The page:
Kyle Nelson Tony Woods
has had a turbulent college career, leaving behind a promising career at Wake Forest after he pled guilty to assault. Two of the charges were dropped and Woods assumed full responsibility for the incident, but he nonetheless sought to transfer and was granted a letter of release. He eventually landed at Oregon, where he rebounded to help lead the Ducks to an NIT run. Now, a senior, Woods has the opportunity to live up to his reputation as a top-50 recruit in high school while helping the resurgent Ducks return to the NCAA tournament.
Woods possesses an elite physical and athletic profile for the center position, standing 6'11 in shoes with an excellent 250 pound frame and a 7'2.5 wingspan. Though he moves awkwardly at times, he is very strong and runs the floor well, showing solid lateral quickness for his size, and being capable of playing above the rim with ease. He certainly looks the part of an NBA center and will likely get extended looks at the professional level based on his physical attributes alone.
The problem is, however, that Woods hasn't improved much since his sophomore year
. Never a particularly productive player, Woods averaged just 6.8 points per game and 14.8 points per 40 minutes pace. While this isn't necessarily bad Woods saw his shooting percentage drop significantly from an excellent 60.8% to 53.1%.
His lack of productivity is particularly problematic on film as he displays a very low skill level and awareness. Woods is still not much of a post-up threat and, though he can carve space out the block and can finish emphatically, he struggles to create shots for himself due to his raw footwork. Many of his 3.1 turnovers per game are travels and offensive fouls with his back to the basket. Similarly, his jump hook - his most reliable post move - is less effective because he tosses the ball at the basket with little follow through while showing a general lack of shooting touch. Synergy's Shot Attempt Breakdown is telling, therefore, as he sees nearly half of his shots while posting-up and makes only 41.4% of his attempts.
Where Woods remains effective, however, is as a finisher around the basket, typically off alley oops, offensive rebounds, cuts, and transition opportunities. He made an astounding 74.2% of these attempts and exploited his elite size and athleticism to his advantage. Once he gets off the ground, it is very hard to stop him and he draws plenty of fouls powering his way to the hoop. He was not as active on the boards as a junior, however, pulling down an exceptionally poor 4.7 defensive rebounds per-40 pace adjusted. This is particularly concerning at this stage in his development and considering his legitimate physical advantages at this level.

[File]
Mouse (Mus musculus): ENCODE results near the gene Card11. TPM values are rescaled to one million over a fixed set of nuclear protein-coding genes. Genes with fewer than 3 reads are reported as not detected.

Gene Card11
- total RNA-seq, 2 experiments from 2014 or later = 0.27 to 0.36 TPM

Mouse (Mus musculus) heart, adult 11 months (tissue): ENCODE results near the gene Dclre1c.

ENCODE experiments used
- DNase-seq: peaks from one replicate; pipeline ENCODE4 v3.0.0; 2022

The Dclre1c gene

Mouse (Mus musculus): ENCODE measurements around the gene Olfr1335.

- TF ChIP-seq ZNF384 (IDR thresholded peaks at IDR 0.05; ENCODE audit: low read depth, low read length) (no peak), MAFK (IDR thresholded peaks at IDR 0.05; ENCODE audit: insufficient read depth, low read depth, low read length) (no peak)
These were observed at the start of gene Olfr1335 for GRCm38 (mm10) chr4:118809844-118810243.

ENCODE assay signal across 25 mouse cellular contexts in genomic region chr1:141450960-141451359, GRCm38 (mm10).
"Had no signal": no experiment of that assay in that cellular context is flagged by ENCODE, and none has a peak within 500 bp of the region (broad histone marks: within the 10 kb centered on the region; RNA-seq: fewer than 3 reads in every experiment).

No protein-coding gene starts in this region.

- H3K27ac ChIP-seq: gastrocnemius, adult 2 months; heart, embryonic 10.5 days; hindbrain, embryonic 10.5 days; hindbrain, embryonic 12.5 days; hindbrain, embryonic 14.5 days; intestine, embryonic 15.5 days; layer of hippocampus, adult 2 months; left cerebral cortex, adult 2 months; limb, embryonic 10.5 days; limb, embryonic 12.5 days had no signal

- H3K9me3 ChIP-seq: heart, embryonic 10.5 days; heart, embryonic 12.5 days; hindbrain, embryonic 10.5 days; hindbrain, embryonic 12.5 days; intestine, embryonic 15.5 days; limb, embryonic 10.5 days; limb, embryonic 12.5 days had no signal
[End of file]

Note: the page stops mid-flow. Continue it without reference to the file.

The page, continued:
Woods has improved marginally as a shooter, as well, elevating his FT% to 58.1% from 48.1%, but is still limited by his lack of shooting touch. He continued to show flashes of spot-up shooting ability, but the results were mixed as he made just 27% of his 11 attempts while showing poor mechanics and lacking the necessary follow through in his release.
If there is one area in which Woods could possibly contribute at an NBA level, it's on defense. He continues to show promise while defending the rim, demonstrating improved instincts alongside his natural combination of length, size, explosiveness, and lateral quickness. He ranks as one of the NCAA's top returning shot blockers in our database
, at 3.5 blocks per 40 minutes pace adjusted. As we wrote in the past
, he holds his ground very well and does a solid job of using his body to prevent his man from getting to the basket. Also worth pointing out is that he looks more active stepping out and guarding opponents on the perimeter, even if his awareness on the pick-and-roll leaves much to be desired.
Turning 23 this January, scouts will be watching to see if he can further develop on both ends of the floor, particularly while showing renewed focus crashing the boards. After all, he has looked the part of an NBA center since he was a teenager. Furthermore, he'll have to prove to decision makers that [url=]his off-court issues are in the past.
That being said, there is a lot to like about Woods as a prospect in terms of his physical profile and defensive potential, and his senior year will be very telling for his NBA potential. Unlike last season, he has had a full off-season to recover from injuries and train with Oregon's coaching staff. A solid senior year and a strong showing at Portsmouth could help prove to NBA teams that he's worthy of a roster spot.